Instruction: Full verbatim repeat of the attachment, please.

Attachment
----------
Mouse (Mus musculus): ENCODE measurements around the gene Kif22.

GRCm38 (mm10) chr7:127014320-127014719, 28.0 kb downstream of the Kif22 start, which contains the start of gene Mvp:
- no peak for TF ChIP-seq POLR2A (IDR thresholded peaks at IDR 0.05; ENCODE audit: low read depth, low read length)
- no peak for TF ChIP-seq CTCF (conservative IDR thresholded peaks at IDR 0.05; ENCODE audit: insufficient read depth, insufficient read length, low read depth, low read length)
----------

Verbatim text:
Mouse (Mus musculus): ENCODE measurements around the gene Kif22.

GRCm38 (mm10) chr7:127014320-127014719, 28.0 kb downstream of the Kif22 start, which contains the start of gene Mvp:
- no peak for TF ChIP-seq POLR2A (IDR thresholded peaks at IDR 0.05; ENCODE audit: low read depth, low read length)
- no peak for TF ChIP-seq CTCF (conservative IDR thresholded peaks at IDR 0.05; ENCODE audit: insufficient read depth, insufficient read length, low read depth, low read length)